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    2. This conversation just prompted a thought: have political scientists ever inquired about whether the Lieberman VP choice might ultimately have been an albatross in such a close election?

      Team Gore pretty much never made any attempt to hide the value provided the ticket by Lieberman's high moral standing. The insight: if you are trying to run away from something, is it a good idea to be surrounded by constant reminders of the thing from which you are running? Did any of us ever think of Lieberman during that race and not make the connection that he wasn't a dirty scuzzy bastard like Clinton?

      Was that the appropriate Clinton context to have top of voters mind when they considered that aspect of Gore's candidacy?

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  4. one of Gore's mistakes was distancing himself too much from Clinton.

    No doubt. And why did he feel the need to distance himself?

    In any case, I don't know if I'd call the 2000 election "freakish" (such that it would be impossible to prove what effect Monica had on the outcome), but I'd definitely call it really, really close (such that any number of factors could have tipped the balance one way or the other).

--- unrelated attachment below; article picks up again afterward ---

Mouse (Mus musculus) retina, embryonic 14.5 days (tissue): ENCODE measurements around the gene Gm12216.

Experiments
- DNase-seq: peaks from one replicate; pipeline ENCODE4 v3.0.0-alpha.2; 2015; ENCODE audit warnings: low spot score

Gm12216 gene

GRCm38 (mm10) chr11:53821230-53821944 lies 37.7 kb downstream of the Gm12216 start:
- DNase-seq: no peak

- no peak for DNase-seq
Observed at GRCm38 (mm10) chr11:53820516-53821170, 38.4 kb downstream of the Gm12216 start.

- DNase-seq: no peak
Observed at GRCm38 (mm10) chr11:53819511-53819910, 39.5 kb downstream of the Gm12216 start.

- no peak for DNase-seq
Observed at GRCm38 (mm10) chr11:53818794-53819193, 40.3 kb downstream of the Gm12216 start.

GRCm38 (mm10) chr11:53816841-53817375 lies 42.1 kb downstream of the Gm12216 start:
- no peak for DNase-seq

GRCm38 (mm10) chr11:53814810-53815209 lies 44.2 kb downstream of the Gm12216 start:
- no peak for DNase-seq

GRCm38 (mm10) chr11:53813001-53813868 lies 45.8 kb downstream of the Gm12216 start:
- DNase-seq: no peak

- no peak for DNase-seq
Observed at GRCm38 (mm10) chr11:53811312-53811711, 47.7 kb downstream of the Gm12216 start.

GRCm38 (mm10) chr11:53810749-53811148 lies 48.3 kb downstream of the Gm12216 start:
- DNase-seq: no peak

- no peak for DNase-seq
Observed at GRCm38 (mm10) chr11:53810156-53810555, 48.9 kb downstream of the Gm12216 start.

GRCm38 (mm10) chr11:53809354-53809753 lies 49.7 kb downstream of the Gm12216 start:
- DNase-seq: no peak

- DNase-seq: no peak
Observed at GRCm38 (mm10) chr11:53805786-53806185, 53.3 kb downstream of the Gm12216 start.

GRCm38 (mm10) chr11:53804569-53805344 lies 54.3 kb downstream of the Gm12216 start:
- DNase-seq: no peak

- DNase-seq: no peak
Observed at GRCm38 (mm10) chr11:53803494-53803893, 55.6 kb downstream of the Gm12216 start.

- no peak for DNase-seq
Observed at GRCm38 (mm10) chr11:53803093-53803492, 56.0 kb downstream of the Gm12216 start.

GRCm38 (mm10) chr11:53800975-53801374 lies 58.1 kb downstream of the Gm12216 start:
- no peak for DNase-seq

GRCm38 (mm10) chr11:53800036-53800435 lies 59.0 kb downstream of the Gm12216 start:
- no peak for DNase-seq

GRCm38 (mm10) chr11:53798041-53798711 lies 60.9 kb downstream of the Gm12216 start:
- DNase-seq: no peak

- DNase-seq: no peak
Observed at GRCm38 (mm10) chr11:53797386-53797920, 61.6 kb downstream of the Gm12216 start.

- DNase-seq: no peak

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    1. >And why did he feel the need to distance himself?

      But the effect is only indirect. He believed that associating himself with Clinton would be a bad idea. He was probably wrong. If Clinton had not been impeached, we don't know what other type of miscalculations he might have made.

      As an analogy, part of the reason for the Palin fiasco in 2008 was because McCain was anxious to prove his right-wing credentials, and that wouldn't have been the case if he'd been someone liked by the GOP base. But that doesn't mean that nominating a moderate is a bad idea in general--it just means there's a potential risk the guy will be compelled to overcompensate. Similarly, Gore was overcompensating due to anxiety about the negative impact of the Clinton impeachment, but that doesn't mean the impact was real outside his mind.

      >I don't know if I'd call the 2000 election "freakish" ... but I'd definitely call it really, really close

      But that's why it was freakish. No other presidential election in history hinged on 537 votes in a single state. That's the kind of election where you could speculate about the most bizarre possibilities that normally have no effect on election outcomes. Maybe Gore had a bad hair day. It's like seeing the results of a coin flip and concluding that a skilled card player would be stymied by a gust of wind.

      The bottom line is that all the available evidence suggests the impeachment helped rather than hurt the Democrats, and even if you believe it had a subtle long-term effect that ultimately cost Gore just enough votes to enable the Supreme Court to steal the election from him, that doesn't mean it was good politics for the GOP. Just because a party gets back into power a few years after a scathing defeat doesn't mean the defeat led to the later success. It's very likely that part of what influenced the GOP to nominate a candidate who ran as an easygoing "compassionate conservative" was an attempt to dial back the bellicosity of the Gingrich years.